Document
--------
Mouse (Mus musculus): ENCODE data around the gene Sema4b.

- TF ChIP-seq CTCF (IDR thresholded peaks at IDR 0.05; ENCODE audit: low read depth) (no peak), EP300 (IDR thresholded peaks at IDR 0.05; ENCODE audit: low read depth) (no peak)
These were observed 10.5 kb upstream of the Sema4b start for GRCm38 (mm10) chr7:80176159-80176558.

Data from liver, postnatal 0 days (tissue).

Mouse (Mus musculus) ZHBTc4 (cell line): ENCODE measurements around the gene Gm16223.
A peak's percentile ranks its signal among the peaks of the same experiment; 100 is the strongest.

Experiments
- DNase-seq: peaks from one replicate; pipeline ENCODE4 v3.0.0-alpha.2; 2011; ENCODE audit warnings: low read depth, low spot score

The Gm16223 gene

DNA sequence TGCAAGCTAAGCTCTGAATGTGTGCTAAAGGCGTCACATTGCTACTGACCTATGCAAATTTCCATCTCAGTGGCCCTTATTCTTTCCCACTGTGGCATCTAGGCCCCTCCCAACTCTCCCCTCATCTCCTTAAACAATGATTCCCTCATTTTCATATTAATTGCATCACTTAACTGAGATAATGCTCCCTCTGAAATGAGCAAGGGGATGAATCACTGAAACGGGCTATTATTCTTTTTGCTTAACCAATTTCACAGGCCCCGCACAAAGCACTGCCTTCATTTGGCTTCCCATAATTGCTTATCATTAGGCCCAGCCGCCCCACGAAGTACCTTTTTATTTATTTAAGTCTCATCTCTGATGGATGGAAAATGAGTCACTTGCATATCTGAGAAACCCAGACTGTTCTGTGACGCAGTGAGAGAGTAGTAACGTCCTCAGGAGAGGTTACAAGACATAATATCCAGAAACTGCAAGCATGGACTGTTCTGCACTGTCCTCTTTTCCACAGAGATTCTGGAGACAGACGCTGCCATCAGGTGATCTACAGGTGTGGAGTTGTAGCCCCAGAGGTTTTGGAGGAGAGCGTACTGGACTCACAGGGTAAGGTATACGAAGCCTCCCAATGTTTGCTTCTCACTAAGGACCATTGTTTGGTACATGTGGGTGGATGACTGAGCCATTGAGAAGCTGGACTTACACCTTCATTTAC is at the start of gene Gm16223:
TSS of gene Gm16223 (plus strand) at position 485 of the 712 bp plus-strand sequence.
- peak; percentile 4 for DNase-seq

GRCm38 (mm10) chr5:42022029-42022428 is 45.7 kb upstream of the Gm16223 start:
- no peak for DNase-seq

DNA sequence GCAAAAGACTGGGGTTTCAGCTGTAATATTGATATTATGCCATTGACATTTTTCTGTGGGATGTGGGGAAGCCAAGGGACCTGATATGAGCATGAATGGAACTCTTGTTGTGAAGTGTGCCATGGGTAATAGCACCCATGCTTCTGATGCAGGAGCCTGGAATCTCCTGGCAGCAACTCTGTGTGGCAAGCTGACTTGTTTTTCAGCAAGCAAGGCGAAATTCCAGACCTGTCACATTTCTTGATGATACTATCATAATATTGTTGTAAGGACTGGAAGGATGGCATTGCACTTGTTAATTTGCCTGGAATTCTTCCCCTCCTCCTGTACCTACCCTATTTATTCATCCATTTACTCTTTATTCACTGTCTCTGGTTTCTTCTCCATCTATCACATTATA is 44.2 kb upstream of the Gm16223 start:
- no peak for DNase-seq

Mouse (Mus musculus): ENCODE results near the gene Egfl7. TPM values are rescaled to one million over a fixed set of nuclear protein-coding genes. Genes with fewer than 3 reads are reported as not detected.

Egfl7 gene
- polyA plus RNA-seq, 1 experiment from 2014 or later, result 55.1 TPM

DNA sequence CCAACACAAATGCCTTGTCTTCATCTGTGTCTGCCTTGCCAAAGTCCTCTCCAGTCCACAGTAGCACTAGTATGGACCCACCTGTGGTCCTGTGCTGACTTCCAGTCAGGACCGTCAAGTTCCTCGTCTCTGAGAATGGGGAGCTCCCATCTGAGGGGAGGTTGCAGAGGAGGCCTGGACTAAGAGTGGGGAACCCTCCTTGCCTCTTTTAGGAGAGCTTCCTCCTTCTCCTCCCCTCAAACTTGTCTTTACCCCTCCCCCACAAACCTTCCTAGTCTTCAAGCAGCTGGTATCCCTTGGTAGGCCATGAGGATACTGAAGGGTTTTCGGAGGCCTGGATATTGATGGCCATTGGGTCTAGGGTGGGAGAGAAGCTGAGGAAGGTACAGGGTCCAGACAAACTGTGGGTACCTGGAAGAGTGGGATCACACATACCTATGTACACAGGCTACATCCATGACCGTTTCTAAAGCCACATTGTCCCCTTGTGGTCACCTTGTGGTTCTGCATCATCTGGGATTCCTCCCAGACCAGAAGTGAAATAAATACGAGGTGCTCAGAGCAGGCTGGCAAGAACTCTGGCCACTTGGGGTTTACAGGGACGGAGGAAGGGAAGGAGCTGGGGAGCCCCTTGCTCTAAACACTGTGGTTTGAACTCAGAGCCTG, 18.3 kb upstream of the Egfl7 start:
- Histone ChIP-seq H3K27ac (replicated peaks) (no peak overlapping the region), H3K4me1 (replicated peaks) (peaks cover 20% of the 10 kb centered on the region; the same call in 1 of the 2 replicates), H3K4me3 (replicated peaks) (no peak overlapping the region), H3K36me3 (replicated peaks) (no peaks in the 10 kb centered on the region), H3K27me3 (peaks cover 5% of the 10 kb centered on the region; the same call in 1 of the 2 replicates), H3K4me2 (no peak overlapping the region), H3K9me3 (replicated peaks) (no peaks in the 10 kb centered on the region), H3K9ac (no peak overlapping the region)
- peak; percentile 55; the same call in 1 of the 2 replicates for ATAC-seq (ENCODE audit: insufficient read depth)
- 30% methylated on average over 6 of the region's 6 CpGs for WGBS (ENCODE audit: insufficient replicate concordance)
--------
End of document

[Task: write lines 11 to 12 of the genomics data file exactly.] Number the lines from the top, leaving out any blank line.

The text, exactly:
TSS of gene Gm16223 (plus strand) at position 485 of the 712 bp plus-strand sequence.
- peak; percentile 4 for DNase-seq